Does the in-person experience matter for live events? Or is maximizing the revenue the key for event organizers no matter what? That’s what is becoming an increasingly important question as ticket prices continue their unabated march upwards, pricing out many fans along the way, with the U.S. Open golf tournament earlier this month a key example in how moving prices to far up is costing some events their very soul, or at least the atmosphere that made them attractive for fans in the first place.

“Very poor … It’s disappointing on the USGA side,” defending champion Matthew Fitzpatrick told Barstool Sports’ Dan Rapaport after his round Saturday at the U.S. Open. “They want a great tournament. From what I’ve heard, a lot of members bought tickets and that’s why there’s so many less people. Hopefully it’s not the same for other U.S. Opens going forward.”

Crowds at the event were notably smaller than in years past, and the atmosphere was notably different. This was down to a conscious decision by the USGA, which handled ticket sales, to limit the size of the crowd and prioritize higher priced tickets distributed through corporate sponsors, rather than GA passes sold to the general public.

“We have to find the right balance of bigness, right, in terms of where we play it, how we televise it, how many people we let on this golf course,” says USGA president Mike Wahn of the sales strategy. “We could’ve sold 40,000 tickets a day but we sold 22,000 to make sure the experience here is still a quality experience for those that get on the golf course.”

It was estimated that fewer than 10,000 passes per day were available for purchase by the general public, which led to sky-high prices even for the least expensive options.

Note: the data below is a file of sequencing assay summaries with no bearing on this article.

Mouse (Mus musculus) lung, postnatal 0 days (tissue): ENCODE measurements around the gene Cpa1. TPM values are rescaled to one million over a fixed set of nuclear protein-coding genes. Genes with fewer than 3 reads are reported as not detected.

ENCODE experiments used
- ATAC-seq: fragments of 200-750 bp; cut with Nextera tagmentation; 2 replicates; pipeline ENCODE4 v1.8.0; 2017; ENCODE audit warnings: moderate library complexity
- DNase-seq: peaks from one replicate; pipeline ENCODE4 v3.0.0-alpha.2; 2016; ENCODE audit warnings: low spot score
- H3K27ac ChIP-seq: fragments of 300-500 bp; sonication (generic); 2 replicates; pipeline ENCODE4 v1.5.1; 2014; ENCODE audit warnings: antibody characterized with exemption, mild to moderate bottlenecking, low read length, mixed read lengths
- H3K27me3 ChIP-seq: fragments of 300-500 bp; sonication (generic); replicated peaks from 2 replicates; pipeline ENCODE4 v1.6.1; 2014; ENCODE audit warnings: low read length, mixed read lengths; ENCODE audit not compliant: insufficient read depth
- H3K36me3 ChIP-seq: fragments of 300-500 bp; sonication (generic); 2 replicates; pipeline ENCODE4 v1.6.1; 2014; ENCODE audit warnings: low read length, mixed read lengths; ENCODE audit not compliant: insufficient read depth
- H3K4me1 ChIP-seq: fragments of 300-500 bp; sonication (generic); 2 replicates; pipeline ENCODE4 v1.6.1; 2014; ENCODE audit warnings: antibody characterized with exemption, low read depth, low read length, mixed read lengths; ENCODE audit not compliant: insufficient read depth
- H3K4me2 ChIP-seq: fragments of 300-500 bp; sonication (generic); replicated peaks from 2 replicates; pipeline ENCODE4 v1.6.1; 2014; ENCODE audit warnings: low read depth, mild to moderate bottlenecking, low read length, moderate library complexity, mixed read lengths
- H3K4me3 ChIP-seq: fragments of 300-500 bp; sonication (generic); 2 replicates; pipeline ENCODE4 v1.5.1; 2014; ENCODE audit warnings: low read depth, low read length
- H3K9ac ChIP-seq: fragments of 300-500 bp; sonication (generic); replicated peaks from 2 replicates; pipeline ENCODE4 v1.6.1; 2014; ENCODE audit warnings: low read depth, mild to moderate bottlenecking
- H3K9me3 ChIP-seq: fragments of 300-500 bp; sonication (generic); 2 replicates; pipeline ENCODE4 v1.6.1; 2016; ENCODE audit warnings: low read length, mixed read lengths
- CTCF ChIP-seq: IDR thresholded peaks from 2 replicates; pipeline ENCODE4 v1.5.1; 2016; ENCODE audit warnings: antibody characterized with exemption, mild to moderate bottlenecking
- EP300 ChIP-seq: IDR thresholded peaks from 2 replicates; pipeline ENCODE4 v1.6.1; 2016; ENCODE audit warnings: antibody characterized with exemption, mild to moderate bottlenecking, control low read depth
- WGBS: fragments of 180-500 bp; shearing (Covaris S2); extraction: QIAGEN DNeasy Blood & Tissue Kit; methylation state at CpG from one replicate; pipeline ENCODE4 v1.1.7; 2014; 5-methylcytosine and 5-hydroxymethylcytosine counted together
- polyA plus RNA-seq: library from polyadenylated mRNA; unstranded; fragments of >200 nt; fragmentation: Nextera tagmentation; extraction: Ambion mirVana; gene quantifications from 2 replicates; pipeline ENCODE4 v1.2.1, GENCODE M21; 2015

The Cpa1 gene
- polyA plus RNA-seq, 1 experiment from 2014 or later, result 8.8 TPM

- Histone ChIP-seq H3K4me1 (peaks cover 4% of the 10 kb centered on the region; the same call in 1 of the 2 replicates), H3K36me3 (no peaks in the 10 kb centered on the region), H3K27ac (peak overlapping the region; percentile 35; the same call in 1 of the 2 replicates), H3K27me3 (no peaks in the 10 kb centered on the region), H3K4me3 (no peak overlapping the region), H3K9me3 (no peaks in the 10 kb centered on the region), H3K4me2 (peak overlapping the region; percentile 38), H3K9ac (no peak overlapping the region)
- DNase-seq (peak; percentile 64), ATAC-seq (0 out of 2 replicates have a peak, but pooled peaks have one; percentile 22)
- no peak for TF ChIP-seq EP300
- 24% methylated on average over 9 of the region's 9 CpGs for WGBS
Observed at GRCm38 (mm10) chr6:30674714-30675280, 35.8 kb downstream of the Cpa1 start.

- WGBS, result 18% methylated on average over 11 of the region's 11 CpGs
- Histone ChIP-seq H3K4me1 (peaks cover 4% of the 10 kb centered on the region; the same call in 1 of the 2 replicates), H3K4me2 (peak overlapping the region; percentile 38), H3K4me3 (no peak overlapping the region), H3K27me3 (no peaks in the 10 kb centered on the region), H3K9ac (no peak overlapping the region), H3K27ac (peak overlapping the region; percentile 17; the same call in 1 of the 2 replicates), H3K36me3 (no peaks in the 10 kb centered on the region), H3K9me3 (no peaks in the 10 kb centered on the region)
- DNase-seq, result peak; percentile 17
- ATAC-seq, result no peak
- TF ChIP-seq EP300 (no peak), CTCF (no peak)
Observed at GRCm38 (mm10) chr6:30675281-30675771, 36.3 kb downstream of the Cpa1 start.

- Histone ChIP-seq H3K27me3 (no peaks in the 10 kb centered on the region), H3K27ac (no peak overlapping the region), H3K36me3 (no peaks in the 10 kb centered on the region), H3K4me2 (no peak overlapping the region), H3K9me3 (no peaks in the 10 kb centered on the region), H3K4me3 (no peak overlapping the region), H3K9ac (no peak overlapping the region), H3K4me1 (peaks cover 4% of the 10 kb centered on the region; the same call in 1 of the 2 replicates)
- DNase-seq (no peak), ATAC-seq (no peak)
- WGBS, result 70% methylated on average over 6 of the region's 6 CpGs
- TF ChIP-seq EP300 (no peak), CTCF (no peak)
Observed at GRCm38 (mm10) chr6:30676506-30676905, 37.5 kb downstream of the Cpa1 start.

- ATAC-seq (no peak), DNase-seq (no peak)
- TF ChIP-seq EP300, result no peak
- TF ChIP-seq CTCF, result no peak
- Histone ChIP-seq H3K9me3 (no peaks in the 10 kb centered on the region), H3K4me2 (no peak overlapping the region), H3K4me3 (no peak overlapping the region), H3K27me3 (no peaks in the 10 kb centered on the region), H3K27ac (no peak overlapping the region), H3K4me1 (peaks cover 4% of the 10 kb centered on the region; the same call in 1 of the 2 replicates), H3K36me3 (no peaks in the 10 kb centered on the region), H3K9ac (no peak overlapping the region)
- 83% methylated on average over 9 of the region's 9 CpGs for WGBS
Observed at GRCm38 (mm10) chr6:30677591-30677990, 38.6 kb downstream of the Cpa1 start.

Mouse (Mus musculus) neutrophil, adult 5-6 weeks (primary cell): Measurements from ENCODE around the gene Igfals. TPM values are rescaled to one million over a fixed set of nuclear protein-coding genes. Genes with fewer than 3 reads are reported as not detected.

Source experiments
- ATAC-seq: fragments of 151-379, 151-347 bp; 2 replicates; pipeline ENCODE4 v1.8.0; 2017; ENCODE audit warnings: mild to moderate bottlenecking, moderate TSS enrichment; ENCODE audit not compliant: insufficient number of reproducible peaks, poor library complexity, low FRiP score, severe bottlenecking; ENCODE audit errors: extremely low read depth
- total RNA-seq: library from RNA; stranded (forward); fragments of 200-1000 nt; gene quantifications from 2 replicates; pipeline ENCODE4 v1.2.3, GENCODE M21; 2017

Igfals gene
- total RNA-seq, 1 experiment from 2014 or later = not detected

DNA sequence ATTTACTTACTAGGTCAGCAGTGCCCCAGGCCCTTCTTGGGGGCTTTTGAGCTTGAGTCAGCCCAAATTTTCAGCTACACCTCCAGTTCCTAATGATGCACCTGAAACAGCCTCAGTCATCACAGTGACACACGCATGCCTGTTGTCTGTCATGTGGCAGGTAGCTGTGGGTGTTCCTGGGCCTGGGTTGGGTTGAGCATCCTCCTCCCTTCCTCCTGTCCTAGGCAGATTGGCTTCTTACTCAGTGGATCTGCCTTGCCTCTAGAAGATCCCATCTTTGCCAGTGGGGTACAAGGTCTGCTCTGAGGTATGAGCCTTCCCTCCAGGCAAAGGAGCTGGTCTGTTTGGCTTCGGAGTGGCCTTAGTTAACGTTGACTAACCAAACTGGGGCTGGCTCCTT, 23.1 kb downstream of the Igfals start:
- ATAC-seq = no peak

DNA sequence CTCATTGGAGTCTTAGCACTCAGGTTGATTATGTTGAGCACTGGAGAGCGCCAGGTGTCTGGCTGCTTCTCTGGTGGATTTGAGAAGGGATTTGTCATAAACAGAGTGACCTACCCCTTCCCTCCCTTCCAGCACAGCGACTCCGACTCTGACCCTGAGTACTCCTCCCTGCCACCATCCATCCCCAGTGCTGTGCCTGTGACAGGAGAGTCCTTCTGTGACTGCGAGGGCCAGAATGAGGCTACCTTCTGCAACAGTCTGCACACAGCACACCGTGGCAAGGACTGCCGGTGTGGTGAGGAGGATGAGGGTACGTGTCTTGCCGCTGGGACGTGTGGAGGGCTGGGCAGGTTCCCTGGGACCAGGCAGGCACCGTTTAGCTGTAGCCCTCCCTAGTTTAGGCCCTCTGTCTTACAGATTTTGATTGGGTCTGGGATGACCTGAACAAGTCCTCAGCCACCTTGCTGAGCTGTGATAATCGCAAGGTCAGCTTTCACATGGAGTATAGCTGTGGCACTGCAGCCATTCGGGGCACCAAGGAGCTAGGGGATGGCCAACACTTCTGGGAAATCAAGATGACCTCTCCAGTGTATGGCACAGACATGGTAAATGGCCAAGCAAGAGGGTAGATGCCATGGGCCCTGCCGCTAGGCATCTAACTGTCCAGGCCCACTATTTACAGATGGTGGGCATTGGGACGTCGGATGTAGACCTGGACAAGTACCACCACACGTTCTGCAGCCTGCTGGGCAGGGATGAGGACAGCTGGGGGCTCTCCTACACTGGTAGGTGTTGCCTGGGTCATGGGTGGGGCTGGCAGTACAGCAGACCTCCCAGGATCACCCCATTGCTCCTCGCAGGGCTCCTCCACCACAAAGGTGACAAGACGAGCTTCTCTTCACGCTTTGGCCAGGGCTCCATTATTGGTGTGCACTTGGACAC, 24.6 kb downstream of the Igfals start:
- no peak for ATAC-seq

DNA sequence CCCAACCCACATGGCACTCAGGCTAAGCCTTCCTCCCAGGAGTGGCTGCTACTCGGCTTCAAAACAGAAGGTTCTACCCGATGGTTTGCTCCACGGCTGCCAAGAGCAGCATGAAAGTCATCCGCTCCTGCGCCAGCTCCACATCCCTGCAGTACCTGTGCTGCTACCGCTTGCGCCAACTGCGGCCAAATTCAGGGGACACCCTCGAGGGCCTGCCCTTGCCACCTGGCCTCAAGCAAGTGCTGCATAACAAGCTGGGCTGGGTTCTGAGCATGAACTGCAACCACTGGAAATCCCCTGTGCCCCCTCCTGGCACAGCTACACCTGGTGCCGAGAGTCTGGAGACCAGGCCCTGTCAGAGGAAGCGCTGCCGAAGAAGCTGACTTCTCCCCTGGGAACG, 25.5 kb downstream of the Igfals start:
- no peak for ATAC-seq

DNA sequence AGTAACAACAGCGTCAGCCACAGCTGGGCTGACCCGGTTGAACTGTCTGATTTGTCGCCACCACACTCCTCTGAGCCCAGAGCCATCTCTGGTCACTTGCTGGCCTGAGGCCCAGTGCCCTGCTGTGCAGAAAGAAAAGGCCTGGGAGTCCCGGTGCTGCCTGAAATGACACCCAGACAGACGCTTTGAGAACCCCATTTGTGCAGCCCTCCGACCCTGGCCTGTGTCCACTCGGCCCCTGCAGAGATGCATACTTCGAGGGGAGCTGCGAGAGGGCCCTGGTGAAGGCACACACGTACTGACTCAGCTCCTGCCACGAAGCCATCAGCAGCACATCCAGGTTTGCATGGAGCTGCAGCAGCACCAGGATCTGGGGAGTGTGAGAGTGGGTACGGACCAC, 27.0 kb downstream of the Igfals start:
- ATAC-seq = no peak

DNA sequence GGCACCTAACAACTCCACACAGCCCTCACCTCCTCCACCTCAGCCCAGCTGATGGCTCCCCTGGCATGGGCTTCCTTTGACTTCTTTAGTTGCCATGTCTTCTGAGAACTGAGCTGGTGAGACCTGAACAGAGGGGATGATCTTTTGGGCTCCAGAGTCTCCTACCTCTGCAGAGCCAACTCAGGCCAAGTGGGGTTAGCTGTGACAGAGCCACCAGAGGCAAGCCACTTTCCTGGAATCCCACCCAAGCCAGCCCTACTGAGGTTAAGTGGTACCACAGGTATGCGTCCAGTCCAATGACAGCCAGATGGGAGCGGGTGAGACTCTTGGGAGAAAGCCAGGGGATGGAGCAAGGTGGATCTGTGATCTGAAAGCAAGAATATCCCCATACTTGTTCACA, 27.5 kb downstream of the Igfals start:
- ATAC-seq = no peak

This is a trend that has been embraced across the board by event operators and concert promoters in recent years. Live Nation has rode enormous ticket price surging practices to record-shattering earnings in every quarter since the return of large scale live events post-COVID. And even with that, CEO Michael Rapino – who was slammed for the outrageous $130+ million compensation he saw in 2022 by his company’s own shareholders – feels like consumers have the ability to pay “a bit more.”

Between “platinum” and dynamic ticket surge pricing systems, the increased incidence of promoters holding back huge numbers of tickets from consumers to prop up prices like on Taylor Swift’s Eras Tour, and organizations prioritizing luxury seating systems to lure wealthy suite-holder dollars, the average fan is being left behind by live entertainment, it seems. The open question is whether or not that trend will reverse when sports and concert executives realize they’ve priced out the majority of consumers, or will they be fine with half the attendance, so long as that half can afford to pay twice as much?